Vive la différence

An Iranian filmmaker challenges the conventions of Western cinema.

THERE ARE MOMENTS while watching a film by Abbas Kiarostami when I feel cinema is being reinvented in front of my eyes. On the surface, Kiarostami appears to be working in a style inspired by films such as The Bicycle Thief and Rome, Open City, borrowing Italian neo-realism's shot-on-the-streets approach and weaving of nonactors and real life events into the film's fiction. This documentary-style directness and simplicity isn't surprising given Kiarostami's background of almost two decades of working in nonfiction shorts and features, but it's really only a starting point for his cinema. The Iranian director's richly layered style and structure reveal complex relationships between actor and character, story and the storyteller, presentation and audience. During the next two weeks, the Grand Illusion offers an opportunity to chart the development of the artist through his earlier "Earthquake Trilogy," three films pulled together not by character and story but place and theme.

EARTHQUAKE TRILOGY

directed by Abbas Kiarostami

Where is the Friend's Home?

plays August 20-26 at Grand Illusion

And Life Goes On. . .

plays August 27-September 2 at Grand Illusion

Through the Olive Trees

plays September 2-5 at Little Theater

WHERE IS THE FRIEND'S HOME? (1987) is Kiarostami's first and most conventional fictional feature, the tale of Ahmed (Babek Ahmed Poor), a schoolboy who accidentally takes home his pal's notebook and travels to a nearby village (against the express orders of his mother) to return it. The young boy's face tightens in anxiety as he is confronted, berated, and ignored by adults during his mission of honor. In one scene, when a schoolteacher rips up his friend's homework "to teach him a lesson," Ahmed looks off in pained discomfort, his teddy bear eyes searching for some neutral place to fix.

Like his subsequent films, Where Is the Friend's Home? is acted by locally cast nonprofessionals. The acting is akin to watching real people "play" themselves in a documentary, so conscious of the camera that they perform to it. This marriage of actor and part creates characters that don't quite meet the cinematic standards of "realism," yet they emerge as completely genuine. Toward the end of the film, as night falls and Ahmed is still anxiously searching for his friend's home in an unfamiliar town, a lonely old carpenter offers to show him the way. As they walk through the town, the old man shows off his legacy of doors and windows, which appear like ornaments in the dark, the colors of stained glass windows and intricate designs of grilles thrown into relief on alley walls. It's a marvelous contrast: the impatience of youth hurrying the shuffling pace of age, the beauty of craftsmanship disappearing in the face of modernity.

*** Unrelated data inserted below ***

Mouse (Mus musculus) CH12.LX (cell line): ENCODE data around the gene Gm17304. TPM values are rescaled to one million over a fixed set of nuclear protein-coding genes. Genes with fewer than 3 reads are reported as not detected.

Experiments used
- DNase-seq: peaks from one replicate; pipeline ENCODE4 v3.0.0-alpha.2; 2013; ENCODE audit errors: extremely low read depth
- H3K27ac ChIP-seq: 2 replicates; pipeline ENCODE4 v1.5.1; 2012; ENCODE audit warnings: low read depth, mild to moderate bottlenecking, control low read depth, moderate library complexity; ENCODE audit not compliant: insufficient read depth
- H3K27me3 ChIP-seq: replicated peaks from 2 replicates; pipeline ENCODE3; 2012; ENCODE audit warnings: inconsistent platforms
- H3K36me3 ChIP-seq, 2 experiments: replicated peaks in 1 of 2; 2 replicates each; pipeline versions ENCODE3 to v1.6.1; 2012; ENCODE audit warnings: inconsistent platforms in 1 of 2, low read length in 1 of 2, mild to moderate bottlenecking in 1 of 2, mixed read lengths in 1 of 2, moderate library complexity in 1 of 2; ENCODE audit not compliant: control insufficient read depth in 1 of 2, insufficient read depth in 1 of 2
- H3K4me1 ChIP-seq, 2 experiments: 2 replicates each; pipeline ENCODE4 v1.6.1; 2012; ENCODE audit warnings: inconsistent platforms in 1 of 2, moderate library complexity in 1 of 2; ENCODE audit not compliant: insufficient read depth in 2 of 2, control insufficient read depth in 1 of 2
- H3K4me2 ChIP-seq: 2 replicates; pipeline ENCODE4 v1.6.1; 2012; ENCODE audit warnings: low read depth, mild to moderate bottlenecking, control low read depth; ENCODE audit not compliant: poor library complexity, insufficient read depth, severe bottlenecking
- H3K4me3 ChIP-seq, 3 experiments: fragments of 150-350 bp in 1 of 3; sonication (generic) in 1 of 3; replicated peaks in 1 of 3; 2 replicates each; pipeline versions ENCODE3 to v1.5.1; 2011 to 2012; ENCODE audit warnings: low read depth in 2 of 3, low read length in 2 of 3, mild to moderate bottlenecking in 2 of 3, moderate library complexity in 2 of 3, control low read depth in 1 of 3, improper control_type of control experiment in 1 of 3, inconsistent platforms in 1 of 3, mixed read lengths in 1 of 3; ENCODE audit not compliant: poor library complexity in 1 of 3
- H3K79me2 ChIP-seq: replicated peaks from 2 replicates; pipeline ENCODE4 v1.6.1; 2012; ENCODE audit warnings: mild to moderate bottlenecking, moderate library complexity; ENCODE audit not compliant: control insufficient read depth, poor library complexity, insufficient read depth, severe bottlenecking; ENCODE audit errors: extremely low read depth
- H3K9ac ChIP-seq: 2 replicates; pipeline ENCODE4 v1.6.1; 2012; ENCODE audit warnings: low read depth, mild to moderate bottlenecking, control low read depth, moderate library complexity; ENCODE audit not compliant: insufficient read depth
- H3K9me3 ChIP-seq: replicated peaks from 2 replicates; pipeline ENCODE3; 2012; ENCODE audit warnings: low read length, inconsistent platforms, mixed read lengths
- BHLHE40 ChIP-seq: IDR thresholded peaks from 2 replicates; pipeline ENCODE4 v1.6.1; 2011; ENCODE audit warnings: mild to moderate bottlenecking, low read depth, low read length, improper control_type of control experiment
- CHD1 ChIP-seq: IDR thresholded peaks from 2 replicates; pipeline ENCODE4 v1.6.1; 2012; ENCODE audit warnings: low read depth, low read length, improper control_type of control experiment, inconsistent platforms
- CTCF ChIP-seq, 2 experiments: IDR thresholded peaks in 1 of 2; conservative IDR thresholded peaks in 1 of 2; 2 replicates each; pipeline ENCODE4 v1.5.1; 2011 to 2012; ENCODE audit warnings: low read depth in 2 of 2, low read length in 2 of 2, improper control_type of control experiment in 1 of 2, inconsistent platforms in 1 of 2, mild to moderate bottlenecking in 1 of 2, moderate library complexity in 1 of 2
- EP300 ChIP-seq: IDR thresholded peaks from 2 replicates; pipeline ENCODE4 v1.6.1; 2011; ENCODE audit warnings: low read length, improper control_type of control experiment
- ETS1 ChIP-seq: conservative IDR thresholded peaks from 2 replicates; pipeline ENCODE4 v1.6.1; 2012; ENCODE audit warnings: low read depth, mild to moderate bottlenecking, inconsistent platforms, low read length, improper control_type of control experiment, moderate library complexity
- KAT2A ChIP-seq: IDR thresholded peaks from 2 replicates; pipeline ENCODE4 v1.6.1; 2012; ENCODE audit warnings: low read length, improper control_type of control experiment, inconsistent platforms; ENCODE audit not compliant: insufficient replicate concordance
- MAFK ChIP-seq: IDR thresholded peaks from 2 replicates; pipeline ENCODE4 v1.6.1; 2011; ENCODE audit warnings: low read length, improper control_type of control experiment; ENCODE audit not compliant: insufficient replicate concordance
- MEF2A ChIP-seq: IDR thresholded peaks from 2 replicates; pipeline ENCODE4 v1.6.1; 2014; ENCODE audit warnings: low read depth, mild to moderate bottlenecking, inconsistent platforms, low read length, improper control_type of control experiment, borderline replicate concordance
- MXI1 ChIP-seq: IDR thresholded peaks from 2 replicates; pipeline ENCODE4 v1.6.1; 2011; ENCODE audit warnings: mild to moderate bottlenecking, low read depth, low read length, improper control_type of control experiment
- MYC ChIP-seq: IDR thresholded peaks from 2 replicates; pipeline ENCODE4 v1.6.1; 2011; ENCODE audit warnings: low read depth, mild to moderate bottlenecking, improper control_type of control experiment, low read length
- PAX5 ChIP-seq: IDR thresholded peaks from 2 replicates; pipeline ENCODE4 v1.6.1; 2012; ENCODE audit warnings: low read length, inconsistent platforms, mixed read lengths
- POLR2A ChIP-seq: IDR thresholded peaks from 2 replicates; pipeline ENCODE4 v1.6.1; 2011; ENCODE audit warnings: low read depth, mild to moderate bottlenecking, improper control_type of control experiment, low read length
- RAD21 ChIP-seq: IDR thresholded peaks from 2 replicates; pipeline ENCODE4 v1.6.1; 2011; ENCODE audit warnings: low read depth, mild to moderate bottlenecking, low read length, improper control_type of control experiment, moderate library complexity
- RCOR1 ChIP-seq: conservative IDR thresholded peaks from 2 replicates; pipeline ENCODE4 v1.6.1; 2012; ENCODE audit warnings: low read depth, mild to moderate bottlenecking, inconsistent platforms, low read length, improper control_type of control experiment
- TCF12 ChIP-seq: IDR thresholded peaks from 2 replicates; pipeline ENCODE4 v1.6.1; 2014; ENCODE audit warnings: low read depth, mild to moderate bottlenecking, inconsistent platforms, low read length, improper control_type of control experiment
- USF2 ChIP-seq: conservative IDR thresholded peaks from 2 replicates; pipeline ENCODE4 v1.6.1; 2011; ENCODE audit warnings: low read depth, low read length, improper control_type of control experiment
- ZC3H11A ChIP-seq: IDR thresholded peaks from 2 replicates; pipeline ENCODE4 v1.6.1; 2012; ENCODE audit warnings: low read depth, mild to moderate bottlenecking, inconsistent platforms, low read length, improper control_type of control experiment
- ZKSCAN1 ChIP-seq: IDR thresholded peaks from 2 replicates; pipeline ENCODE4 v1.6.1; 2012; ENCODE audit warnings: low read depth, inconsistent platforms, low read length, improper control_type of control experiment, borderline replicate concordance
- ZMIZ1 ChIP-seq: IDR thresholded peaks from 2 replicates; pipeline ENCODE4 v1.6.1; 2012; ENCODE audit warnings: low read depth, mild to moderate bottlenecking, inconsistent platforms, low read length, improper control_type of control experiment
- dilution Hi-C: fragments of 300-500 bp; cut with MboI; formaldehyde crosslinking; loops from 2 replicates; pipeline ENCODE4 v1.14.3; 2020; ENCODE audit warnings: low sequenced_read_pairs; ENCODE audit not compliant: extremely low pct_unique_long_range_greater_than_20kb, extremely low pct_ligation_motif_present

The 1992 And Life Goes On . . . charts the efforts of a director (Ferhad Khermanend, playing a fictionalized but unnamed Kiarostami) and his young son as they return to the setting of Where Is the Friend's Home? in the wake of the devastating 1990 earthquake. Kiarostami imagines his own journey as a fictional drama set against the real-life legacy of the disaster, the camera simply watching out the car window for much of the film, taking in the changing landscape, the ruins of mud buildings and small houses, and the streams of homeless people hauling food and equipment to makeshift shelters. The movie is ostensibly about the search for the two boys who starred in the earlier film, but it turns into a kind of fictional documentary—filtered through a self-reflexive prism—about the strength of the human spirit in the face of disaster.

KIAROSTAMI'S SELF-AWARENESS becomes even more complex in Through the Olive Trees (1995), a fictional drama about the making of And Life Goes On. . . . In the opening shot, a bearded man addresses the camera: "I'm Mohamed Ali Keshavarz, the actor who plays the director. The other actors were hired on location." Before the scene is over the actor transforms into his character, Jastarian, and proceeds to cast his picture. It's a marvelous glimpse into the working methods of Kiarostami (if in fact we can believe the accuracy of his recreation), but that becomes merely one of the many layers of "reality" in this film. Khermanend, who played the director in And Life Goes On . . . , returns to play the part in Jastarian's film (that makes two fictional Kiarostamis on-screen!), but his story becomes secondary to a lovesick actor playing the husband of a young woman he loves and has been forbidden to marry.

While Abbas Kiarostami is generally acknowledged as the leading light of Iranian cinema, his films have not enjoyed the popular success of some of his contemporaries. Denying almost all conventions of Western cinema, the director leaves his films elusive to many audiences. But if they are perplexing, the films are also fascinating in their combination of grace, complexity, and pure, unconditional humanism. Kiarostami's best works conclude with simple, silent, open-ended scenes, constituting some of the most sublime moments in modern cinema.

 
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